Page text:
The ins and outs of drug testing

Exploring the lengthy process through which an initial idea can become a clinically used drug.


Drugs are primarily developed by pharmaceutical companies from a variety of sources. Some are derived from micro-organisms such as the antibiotic penicillin, others from animals such as the anticoagulant Heparin from leeches, and some from plants such as aspirin, whose active ingredient , salicylic acid, was originally extracted from willow bark.

On top of these natural sources, modern techniques have vastly increased the speed of development to unidentified chemical products which may or may not have a use: it’s up to drug testing to find out. The use of robotics and modern combinational chemistry allow up to 50,000 compounds to be synthesised per day, which, when coupled with compound libraries and natural products, give researchers thousands of chemicals on which to base potential new drugs.

The first stage of drug development begins with pre-clinical development. Firstly, researchers draw up a hypothesis to predict the chemical’s potential use. From this hypothesis, the thousands of starting chemical products, both natural and synthetic, can be tested to find one that supports the hypothesis. The next stage is to test the compound in an animal model to see if the proposed effect takes place in a living organism, and to test its potential toxicity. Should the compound pass this stage, a process of refinement will take place, with chemists subtly changing the chemical structure in order to find the most potent variant of the active chemical.

Further pharmacological testing will then take place to propose what the human body will do to a drug and to test for any toxic effects. This pre-clinical phase can take between 5 and 10 years before a compound can be identified as a potential drug candidate, and only then will be allowed to enter clinical trials.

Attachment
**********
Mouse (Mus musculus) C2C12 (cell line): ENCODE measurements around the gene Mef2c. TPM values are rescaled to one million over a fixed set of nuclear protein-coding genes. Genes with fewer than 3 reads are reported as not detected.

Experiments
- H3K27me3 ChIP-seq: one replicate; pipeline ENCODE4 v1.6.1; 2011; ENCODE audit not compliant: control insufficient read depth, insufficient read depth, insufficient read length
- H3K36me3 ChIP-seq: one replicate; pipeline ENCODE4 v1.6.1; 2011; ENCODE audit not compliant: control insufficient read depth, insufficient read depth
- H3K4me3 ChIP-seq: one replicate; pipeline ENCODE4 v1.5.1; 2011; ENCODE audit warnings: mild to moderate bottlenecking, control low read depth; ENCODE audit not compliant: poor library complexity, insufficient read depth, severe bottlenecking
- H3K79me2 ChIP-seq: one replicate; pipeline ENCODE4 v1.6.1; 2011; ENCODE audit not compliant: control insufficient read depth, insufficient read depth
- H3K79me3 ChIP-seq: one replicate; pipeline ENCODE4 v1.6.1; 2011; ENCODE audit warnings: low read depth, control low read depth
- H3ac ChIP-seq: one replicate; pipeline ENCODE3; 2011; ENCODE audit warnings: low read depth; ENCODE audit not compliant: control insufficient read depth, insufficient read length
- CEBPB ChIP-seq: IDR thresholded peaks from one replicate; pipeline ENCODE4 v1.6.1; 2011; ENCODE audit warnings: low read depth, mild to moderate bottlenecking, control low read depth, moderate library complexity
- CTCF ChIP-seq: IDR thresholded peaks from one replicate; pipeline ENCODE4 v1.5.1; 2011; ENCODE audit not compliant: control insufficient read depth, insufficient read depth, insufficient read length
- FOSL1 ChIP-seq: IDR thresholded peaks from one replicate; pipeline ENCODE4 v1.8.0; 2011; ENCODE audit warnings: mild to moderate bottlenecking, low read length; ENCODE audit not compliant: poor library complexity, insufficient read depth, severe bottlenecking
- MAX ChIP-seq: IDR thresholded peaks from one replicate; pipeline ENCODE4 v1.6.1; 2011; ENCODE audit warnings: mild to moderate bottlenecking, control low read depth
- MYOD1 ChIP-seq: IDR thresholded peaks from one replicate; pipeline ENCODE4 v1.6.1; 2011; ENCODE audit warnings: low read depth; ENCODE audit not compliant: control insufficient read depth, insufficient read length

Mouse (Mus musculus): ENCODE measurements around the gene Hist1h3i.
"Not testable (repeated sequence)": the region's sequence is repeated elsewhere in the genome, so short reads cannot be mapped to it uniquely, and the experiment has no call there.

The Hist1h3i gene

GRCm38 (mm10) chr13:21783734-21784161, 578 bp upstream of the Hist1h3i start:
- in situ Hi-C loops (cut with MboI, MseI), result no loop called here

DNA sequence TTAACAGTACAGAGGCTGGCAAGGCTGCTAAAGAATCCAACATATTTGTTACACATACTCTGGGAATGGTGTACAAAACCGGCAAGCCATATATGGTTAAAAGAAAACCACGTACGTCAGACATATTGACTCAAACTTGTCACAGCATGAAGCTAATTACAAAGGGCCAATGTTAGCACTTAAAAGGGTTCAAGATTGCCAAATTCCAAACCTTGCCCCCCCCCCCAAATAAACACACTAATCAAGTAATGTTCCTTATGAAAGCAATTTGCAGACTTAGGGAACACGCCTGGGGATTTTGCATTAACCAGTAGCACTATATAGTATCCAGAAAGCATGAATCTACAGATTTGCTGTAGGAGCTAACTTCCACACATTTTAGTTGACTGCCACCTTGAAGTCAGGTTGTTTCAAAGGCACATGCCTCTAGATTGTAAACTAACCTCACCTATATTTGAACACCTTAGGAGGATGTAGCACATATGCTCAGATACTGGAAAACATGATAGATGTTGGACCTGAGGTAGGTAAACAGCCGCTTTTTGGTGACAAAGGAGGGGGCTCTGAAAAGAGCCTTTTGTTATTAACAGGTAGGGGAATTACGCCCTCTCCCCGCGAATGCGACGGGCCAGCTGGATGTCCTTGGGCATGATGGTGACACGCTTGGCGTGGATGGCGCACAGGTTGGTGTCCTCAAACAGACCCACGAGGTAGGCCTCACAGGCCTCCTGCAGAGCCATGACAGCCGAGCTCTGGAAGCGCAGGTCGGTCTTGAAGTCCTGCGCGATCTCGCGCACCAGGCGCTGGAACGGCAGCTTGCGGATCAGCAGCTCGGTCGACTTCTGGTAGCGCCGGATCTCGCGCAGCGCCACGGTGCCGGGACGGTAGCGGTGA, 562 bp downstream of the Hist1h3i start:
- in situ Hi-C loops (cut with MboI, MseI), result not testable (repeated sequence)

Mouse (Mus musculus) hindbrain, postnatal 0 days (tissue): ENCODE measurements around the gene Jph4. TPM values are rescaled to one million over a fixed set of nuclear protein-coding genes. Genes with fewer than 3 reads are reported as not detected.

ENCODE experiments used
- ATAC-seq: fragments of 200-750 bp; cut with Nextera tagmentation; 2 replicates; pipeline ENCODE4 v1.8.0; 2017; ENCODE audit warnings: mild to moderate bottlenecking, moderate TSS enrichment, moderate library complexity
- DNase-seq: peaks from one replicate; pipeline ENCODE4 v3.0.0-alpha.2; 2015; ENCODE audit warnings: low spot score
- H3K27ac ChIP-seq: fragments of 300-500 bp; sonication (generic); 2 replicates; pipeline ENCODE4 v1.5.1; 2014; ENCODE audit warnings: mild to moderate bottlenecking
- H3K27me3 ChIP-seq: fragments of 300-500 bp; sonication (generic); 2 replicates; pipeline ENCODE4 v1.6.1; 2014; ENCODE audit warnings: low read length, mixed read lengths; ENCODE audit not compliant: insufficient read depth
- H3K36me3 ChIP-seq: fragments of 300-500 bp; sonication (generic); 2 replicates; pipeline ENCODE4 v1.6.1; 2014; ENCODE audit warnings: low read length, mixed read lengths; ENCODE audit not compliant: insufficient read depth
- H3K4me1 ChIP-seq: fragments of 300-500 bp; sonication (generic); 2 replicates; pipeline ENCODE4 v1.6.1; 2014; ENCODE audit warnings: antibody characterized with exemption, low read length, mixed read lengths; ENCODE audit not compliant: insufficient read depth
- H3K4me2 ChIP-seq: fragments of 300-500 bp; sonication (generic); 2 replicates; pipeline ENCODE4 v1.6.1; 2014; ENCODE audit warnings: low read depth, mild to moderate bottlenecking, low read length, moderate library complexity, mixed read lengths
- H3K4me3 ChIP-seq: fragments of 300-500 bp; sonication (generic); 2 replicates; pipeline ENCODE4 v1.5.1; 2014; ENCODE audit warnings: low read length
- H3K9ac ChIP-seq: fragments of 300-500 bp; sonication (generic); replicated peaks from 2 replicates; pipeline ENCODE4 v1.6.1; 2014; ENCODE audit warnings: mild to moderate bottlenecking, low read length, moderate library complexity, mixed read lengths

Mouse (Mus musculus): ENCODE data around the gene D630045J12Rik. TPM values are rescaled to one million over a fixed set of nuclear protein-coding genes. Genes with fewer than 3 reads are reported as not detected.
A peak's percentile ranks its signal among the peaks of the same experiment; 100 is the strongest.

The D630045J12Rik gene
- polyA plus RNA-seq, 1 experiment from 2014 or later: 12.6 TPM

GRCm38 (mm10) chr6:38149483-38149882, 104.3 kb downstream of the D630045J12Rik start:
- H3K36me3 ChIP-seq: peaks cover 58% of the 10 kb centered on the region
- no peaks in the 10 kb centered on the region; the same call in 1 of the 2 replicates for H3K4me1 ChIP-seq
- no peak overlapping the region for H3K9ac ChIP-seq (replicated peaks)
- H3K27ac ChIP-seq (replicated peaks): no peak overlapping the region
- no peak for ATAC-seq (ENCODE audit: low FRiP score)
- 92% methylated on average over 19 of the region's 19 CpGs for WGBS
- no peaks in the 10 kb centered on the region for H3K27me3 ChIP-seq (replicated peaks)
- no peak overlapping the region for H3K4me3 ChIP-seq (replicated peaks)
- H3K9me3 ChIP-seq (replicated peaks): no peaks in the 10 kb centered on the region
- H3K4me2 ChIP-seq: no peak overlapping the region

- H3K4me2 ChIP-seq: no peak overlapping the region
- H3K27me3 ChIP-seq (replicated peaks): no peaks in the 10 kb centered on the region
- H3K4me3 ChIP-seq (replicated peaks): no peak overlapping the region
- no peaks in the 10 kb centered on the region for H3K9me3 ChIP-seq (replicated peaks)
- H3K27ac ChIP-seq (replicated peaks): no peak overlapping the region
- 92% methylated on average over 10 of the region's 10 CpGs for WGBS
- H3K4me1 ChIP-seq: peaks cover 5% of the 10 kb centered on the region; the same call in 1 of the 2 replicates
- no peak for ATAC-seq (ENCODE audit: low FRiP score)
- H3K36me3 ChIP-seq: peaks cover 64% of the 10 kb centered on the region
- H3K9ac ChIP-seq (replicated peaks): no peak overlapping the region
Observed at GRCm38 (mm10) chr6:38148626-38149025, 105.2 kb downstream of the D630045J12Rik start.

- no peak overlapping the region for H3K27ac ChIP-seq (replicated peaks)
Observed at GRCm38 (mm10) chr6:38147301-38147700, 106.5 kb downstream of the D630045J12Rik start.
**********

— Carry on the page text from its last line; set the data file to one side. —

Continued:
There are four stages to clinical trials, and in each, safety information and patient welfare are the primary concerns. Phase 1 involves between 20-80 healthy volunteers, and is used to find the appropriate dose and tolerance levels. A series of increasing doses are administered and the body’s tolerance and potential side effects of the drug can be ascertained without patients experiencing any unpleasantness.

Phase 2 involves 100-300 patients, and the compound’s efficiency at treating a specific disease is tested, with a focus on safety still the priority. Phase 3 involves large groups of 1000-3000 patients, where the new drug is compared to other drugs currently available on the market. If this stage is passed, a drug can be sold as a therapeutic treatment. The final phase is phase 4, which is the continued monitoring and data collection of a drug, with an emphasis on its effects on different groups and long term safety.

Clinical trials can take upwards of 10 years and cost between £500-£1000 million pounds. A drug may fail at any stage: only one to two out of every 100 make it to phase 3, with most failing due to the severity of side effects or a lack of efficacy. The process of seeing your initial hypothesis through to a markable, effective drug is therefore one of the longest, most expensive  and most gruelling challenges that can be taken on by any modern scientist.

You may commit to ten years of research and find your data from animals doesn’t translate to human patients, or that your compound causes unforeseen and unacceptable side effects. One example of this is the tragic disaster of the drug thalidomide in the 1950s and 1960s, which was primarily designed as a morning sickness treatment, and caused birth defects to foetuses. However, through this thorough and rigorous process, modern drug development has now been deemed one of the strictest forms of testing, and holds patient safety in its essentials.

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